3. Consignee Contacts PLS

After notating the BOL, a shipper passes freight claim handling to PLS Claim Processing Department, and the investigation phase begins.

4. Inspection Request

PLS contacts the carrier, and asks for inspection and ensures that all parties follow policies and regulations.

5. Carrier Schedules or Waives Inspection

Carrier may waive the inspection, especially if freight value is under $500, but it reserves the right to inspect in all cases. Inspection is performed by a third party company.

6. Claim Handling

It usually takes 90 days to resolve a claim. PLS controls process follows up on claim status and makes sure the claim is paid in a timely manner.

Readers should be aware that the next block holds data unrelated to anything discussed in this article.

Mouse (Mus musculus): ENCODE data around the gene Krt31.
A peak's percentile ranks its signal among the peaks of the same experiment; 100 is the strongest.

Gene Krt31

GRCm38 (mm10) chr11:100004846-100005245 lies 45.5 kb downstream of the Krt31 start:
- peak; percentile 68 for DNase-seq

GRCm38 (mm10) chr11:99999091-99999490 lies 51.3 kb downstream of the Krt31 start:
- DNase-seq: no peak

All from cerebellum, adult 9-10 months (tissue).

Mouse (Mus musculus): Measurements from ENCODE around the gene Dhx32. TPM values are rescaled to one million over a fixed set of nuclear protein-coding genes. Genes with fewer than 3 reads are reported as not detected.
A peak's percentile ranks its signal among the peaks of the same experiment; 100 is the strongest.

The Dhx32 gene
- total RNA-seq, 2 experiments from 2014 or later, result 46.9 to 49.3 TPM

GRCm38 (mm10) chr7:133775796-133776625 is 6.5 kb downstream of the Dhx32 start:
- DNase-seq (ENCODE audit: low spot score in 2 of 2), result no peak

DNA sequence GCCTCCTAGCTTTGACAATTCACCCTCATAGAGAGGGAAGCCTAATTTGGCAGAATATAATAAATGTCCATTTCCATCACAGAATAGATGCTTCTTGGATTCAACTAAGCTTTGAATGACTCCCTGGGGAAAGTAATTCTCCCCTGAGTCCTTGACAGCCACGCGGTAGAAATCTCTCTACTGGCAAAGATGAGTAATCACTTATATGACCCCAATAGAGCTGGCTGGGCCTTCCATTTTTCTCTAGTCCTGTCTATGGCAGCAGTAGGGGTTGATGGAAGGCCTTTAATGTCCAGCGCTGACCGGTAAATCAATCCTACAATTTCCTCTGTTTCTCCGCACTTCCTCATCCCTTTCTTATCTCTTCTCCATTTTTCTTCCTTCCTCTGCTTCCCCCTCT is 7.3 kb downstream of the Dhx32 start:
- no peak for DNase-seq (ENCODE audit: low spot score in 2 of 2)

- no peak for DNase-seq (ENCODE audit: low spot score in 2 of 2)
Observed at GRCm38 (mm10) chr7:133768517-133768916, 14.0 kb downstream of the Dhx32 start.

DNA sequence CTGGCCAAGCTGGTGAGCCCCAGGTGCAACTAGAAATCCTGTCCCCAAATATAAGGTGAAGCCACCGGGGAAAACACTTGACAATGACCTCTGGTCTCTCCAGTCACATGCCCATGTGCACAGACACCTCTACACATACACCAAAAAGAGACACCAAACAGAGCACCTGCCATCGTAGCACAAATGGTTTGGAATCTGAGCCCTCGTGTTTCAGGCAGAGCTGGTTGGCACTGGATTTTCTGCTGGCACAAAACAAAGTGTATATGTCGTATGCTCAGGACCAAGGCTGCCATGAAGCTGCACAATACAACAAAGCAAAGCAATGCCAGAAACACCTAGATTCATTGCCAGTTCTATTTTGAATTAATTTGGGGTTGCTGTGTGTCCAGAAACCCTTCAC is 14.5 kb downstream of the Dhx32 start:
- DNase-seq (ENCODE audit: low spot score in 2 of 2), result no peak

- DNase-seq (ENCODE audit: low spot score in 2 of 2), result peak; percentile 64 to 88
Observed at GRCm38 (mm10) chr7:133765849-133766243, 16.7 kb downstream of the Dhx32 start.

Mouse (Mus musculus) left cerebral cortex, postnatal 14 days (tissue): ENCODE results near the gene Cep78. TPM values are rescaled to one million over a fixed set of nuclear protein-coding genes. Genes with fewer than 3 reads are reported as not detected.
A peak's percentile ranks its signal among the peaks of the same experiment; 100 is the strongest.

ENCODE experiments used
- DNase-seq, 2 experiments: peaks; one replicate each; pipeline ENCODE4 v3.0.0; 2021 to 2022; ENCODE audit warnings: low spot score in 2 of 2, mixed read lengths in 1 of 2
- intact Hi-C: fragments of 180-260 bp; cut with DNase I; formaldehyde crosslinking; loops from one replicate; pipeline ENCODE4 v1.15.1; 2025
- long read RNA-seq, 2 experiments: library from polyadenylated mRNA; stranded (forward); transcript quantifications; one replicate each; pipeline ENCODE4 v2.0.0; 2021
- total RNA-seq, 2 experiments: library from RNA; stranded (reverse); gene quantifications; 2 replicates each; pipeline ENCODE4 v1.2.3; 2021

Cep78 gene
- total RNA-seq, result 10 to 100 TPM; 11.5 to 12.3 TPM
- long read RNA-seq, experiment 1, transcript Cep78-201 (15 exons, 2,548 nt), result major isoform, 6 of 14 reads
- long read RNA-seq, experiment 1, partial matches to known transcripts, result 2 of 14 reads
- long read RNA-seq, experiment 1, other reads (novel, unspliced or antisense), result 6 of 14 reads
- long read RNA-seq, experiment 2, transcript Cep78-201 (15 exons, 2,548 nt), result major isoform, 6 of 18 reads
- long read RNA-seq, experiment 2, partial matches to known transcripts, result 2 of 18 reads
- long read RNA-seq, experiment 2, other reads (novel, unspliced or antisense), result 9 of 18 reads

For efficient freight claim handling, a shipper should keep all necessary documents:

  • BOL
  • Copy of Paid freight bill
  • Copy of invoice showing the amount paid for goods
  • Copy of packaging slips
  • Standard claim form

An expert 3PL, whom shippers can outsource freight claim management, provides a hassle-free claim process and transparent communication through the entire process. Most importantly, a partner like PLS Logistics protects shippers from the frustration and expense of improper handling of freight claims.

Continue reading:  6 Steps to Take When Your Freight is Damaged or Lost

A Comprehensive Guide to Completing a Bill of Lading

6 Steps to Take When Your Freight is Damaged or Lost